The Tasting Panel magazine

November 2018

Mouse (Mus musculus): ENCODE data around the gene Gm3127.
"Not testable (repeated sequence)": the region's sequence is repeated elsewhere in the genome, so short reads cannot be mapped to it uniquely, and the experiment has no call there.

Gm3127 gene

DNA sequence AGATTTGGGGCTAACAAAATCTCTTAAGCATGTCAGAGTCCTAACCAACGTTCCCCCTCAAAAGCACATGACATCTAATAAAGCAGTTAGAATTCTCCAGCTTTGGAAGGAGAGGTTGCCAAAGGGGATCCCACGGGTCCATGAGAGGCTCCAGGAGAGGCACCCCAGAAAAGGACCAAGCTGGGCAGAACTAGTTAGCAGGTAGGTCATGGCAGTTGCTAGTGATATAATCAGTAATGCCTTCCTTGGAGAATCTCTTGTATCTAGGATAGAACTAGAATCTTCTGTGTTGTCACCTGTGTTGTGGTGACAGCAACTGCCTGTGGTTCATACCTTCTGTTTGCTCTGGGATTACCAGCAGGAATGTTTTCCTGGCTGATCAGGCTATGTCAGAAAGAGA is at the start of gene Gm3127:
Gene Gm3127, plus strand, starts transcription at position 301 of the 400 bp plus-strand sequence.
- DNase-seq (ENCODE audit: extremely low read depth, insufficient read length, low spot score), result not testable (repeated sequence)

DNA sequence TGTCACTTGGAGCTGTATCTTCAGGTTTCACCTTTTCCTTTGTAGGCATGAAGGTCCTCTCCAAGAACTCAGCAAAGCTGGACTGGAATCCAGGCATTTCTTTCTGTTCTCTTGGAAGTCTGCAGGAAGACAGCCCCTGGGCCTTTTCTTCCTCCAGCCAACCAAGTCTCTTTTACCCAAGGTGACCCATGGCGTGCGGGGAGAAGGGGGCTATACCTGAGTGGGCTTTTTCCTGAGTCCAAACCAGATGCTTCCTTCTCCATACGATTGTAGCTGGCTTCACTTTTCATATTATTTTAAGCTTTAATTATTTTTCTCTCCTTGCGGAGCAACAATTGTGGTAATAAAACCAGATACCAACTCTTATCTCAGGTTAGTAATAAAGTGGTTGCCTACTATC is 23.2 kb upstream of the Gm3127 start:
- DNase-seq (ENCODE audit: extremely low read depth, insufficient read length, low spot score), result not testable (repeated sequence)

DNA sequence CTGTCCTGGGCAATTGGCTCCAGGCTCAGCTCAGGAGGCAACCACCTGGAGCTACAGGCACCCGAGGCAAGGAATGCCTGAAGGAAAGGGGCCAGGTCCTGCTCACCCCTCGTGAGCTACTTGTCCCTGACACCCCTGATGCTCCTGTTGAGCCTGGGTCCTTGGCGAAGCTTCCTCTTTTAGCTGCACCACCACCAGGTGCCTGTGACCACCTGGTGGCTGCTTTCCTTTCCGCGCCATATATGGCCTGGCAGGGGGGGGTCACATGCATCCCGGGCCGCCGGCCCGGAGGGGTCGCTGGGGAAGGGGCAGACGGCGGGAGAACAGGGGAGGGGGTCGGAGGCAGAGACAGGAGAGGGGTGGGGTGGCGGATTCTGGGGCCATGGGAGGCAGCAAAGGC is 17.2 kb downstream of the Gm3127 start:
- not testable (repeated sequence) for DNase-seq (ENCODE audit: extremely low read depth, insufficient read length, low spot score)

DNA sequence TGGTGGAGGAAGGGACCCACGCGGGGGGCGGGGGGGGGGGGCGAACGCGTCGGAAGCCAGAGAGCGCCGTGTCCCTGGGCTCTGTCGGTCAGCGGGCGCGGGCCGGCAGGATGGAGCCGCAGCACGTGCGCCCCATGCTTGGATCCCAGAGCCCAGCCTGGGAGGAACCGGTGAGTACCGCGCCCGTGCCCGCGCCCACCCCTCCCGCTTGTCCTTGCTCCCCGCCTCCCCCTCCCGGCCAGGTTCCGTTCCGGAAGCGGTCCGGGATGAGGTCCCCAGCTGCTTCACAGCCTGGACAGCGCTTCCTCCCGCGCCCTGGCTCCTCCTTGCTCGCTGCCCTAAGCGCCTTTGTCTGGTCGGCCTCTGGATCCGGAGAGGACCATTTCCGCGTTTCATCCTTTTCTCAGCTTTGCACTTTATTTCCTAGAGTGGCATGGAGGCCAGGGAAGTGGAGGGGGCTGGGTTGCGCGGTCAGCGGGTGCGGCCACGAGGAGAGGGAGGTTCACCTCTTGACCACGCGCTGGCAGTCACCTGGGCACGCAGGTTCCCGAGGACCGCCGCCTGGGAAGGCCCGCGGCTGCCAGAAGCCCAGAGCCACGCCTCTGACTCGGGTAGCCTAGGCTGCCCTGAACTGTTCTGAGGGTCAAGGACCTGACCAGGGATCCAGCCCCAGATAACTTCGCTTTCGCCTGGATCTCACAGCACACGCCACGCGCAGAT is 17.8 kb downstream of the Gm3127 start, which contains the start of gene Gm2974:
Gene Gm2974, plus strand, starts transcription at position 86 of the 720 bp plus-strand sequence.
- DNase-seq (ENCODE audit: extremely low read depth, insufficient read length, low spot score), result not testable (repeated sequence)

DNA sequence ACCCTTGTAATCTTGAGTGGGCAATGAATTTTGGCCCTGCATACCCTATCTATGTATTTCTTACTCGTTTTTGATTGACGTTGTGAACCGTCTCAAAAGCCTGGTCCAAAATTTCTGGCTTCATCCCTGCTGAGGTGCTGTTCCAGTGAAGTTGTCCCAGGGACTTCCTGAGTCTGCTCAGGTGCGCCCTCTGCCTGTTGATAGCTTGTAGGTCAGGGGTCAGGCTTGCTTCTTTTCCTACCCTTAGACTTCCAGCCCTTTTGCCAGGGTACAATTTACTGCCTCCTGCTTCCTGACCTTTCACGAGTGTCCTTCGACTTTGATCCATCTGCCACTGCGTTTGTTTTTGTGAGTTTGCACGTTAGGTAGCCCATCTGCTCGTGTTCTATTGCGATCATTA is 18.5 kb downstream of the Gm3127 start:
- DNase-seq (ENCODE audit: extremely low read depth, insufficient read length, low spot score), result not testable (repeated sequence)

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november 2018  /  the tasting panel  /  5 John Sean Fagan spends most of his days surveying the Oaxacan terrain in his mobile office: a 2007 Chevy Cheyenne pickup he prefers to the stiff- ness of a desk. Fagan, who has served as the Director of Sombra Mezcal since 2009, delightedly describes the land- scape as "a big blue sky with huge clouds dancing their hearts out every day, big green mountains in all directions, and 12,000 years of history." The terroir of this region, famous for its mole and seasoned chapulines (grasshoppers), also plays an integral role in the successful development of the agave plant and, subsequently, mezcal. In order to meet increasing demand, Fagan oversees the cultivation of tens of thousands of individual agaves, some nearing the size of a Volkswagen. "It's just one of those microclimates where with the right humidity, on the right hillside, with 300 days of sunshine and well-draining soil, the agaves just thrive," he says. As the market's interest in Sombra grows, humble roots remain part of the company's foundation. Fagan fondly recounts how Sombra still used glass- blown bottles from a tiny factory in a SOMBRA MEZCAL CHANNELS TERROIR TO EXPRESS THE SPIRIT OF OAXACA by Kyle Billings photos by Timothy Murray The agave used in Sombra's mezcal is harvested by hand in Oaxaca, Mexico. "It's an artisanal mezcal, so it's handcrafted. It's not an industrial process and there's a lot of subtlety that goes into the production. What we're trying to do is create a consistency within that uniqueness to extract the highest amount of flavor." -JOHN SEAN FAGAN, DIRECTOR OF SOMBRA MEZCAL

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